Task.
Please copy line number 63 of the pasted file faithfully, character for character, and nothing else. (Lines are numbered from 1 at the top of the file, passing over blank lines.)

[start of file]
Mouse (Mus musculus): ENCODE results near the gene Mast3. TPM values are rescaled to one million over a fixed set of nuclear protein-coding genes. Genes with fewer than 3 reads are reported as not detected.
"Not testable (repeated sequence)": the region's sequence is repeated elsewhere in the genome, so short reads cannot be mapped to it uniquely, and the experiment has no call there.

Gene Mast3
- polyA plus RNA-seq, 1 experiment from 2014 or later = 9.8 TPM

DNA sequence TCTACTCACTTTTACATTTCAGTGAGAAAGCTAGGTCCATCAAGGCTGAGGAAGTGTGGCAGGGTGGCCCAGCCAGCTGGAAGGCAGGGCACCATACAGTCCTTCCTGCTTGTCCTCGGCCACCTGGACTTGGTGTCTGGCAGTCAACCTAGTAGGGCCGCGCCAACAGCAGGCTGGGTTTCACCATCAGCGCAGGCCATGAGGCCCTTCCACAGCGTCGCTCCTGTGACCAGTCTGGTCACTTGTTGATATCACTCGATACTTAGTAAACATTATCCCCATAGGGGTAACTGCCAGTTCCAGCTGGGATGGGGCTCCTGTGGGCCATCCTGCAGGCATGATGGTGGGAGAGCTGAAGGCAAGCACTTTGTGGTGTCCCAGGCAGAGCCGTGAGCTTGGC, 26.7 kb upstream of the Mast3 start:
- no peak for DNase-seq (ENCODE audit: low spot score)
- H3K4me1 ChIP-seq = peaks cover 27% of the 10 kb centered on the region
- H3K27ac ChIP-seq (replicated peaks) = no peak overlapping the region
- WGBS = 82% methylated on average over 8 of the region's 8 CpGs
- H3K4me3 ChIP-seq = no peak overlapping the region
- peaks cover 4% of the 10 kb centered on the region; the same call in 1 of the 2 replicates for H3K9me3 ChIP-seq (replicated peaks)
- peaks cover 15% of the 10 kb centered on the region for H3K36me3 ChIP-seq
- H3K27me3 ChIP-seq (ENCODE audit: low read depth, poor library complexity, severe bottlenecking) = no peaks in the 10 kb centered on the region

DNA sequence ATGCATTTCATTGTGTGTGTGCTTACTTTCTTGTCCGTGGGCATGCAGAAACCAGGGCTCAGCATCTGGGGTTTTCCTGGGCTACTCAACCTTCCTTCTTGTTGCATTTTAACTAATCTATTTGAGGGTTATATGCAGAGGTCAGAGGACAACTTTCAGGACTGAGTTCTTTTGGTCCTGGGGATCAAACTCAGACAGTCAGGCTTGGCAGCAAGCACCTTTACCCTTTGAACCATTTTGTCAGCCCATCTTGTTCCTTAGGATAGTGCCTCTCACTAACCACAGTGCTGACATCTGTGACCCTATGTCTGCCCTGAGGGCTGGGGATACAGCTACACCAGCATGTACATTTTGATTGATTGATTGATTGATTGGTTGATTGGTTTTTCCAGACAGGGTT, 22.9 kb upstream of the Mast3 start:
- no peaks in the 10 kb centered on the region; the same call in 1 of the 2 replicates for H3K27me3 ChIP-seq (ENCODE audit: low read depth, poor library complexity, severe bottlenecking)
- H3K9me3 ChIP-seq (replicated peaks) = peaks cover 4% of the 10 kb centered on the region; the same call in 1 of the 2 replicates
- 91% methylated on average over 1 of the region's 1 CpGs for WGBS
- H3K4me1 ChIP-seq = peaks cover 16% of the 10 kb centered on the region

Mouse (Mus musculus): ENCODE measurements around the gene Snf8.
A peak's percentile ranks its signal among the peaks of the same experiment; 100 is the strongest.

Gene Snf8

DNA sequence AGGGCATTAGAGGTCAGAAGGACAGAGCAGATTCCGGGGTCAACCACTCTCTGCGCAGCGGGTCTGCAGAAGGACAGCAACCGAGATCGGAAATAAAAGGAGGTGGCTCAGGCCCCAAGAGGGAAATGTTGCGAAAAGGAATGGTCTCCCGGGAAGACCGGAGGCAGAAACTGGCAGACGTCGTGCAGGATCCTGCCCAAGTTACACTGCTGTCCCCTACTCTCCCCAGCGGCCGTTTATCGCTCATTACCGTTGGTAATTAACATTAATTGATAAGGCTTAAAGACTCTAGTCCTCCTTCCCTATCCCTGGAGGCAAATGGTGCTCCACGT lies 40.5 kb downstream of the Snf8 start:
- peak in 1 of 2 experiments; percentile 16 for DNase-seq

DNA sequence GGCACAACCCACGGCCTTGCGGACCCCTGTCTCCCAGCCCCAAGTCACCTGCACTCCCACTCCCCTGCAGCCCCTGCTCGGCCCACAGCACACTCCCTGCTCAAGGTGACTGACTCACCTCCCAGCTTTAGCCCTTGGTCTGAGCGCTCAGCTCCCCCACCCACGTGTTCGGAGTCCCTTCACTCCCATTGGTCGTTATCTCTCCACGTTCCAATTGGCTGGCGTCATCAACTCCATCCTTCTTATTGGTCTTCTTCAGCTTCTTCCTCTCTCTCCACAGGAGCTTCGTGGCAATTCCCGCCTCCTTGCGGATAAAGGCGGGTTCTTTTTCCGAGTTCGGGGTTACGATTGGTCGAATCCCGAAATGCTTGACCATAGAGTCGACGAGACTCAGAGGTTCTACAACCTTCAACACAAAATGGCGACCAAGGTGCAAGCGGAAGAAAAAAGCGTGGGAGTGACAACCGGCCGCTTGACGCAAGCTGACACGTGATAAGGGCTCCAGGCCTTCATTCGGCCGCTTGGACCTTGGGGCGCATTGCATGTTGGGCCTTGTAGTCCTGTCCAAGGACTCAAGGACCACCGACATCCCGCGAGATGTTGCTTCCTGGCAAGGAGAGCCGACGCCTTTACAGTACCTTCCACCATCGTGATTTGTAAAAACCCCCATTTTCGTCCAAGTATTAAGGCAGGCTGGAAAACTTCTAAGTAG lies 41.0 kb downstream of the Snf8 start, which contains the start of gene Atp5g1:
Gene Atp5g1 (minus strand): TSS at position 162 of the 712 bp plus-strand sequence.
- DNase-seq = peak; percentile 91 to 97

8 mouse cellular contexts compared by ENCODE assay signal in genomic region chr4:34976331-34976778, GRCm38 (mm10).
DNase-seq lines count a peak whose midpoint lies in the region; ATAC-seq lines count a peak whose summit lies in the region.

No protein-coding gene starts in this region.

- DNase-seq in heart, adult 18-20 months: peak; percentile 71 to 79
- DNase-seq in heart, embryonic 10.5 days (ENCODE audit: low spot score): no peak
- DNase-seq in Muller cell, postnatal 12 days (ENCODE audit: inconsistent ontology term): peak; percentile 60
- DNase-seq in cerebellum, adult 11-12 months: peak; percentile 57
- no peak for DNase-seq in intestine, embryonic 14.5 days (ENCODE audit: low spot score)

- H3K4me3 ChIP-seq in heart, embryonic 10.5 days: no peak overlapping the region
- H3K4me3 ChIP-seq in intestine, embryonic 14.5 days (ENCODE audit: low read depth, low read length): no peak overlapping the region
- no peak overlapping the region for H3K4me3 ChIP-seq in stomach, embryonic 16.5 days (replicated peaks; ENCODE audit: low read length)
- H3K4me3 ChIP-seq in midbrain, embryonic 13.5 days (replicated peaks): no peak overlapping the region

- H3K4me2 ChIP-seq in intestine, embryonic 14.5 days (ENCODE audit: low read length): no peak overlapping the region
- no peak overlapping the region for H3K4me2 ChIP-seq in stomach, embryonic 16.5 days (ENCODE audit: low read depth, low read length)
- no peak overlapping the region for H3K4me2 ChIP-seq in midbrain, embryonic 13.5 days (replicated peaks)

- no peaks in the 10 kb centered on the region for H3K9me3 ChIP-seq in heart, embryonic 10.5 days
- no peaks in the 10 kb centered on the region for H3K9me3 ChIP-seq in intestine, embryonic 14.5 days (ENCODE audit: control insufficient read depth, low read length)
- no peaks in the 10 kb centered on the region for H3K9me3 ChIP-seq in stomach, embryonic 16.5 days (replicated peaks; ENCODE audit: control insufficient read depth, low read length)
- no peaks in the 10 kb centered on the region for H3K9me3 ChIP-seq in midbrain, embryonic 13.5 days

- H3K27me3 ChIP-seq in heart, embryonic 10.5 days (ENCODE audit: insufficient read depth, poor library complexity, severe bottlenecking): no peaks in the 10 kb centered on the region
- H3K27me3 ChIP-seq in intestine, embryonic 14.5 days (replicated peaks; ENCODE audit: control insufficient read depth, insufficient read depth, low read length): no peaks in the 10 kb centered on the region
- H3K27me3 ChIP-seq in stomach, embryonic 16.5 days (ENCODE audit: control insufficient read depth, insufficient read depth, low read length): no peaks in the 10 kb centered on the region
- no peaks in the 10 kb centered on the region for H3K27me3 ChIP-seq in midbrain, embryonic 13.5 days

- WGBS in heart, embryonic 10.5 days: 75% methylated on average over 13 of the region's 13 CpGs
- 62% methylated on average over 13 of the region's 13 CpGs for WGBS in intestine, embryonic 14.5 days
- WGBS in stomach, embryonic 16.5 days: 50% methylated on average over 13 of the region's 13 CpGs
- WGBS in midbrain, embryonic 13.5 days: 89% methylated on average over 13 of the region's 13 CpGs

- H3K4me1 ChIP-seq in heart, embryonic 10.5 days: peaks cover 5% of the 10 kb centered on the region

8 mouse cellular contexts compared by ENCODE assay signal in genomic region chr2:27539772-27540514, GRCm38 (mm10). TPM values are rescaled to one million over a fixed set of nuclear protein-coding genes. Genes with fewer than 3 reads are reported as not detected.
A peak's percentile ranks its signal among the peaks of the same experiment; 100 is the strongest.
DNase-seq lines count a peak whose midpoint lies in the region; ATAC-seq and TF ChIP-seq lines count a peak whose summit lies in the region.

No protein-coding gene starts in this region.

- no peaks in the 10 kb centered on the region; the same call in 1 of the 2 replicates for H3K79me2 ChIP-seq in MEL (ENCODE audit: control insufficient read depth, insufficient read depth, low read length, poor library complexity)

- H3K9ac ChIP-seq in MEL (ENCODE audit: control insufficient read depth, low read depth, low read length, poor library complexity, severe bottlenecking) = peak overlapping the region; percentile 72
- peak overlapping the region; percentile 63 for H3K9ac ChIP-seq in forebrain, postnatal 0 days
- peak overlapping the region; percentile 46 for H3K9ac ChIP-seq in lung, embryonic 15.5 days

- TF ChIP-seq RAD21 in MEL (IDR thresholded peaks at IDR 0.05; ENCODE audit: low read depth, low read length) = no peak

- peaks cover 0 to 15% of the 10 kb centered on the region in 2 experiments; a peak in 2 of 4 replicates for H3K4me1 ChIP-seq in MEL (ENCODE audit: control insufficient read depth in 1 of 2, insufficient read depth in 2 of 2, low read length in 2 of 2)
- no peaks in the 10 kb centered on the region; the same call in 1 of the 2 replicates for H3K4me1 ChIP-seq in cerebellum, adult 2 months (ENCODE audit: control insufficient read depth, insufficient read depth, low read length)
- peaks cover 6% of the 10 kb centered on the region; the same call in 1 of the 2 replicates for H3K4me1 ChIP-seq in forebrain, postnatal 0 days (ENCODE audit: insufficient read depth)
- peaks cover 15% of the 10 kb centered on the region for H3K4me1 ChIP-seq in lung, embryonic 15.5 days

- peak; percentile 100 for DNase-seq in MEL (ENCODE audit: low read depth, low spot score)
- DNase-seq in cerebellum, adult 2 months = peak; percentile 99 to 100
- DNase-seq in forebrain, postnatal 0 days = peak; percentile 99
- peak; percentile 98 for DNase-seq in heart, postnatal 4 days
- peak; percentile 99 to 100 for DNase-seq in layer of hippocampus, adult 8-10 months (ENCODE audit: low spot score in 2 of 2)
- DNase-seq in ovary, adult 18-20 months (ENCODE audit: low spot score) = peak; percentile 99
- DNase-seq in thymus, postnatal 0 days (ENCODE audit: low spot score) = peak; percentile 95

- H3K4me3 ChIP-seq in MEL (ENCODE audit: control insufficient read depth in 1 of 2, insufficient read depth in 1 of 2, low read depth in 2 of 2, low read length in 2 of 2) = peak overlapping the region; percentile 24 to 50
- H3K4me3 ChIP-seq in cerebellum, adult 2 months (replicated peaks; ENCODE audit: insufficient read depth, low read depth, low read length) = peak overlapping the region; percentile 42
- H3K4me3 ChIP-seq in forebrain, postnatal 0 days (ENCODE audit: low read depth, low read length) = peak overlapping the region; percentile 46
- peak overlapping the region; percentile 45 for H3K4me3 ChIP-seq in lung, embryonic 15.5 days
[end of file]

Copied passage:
- TF ChIP-seq RAD21 in MEL (IDR thresholded peaks at IDR 0.05; ENCODE audit: low read depth, low read length) = no peak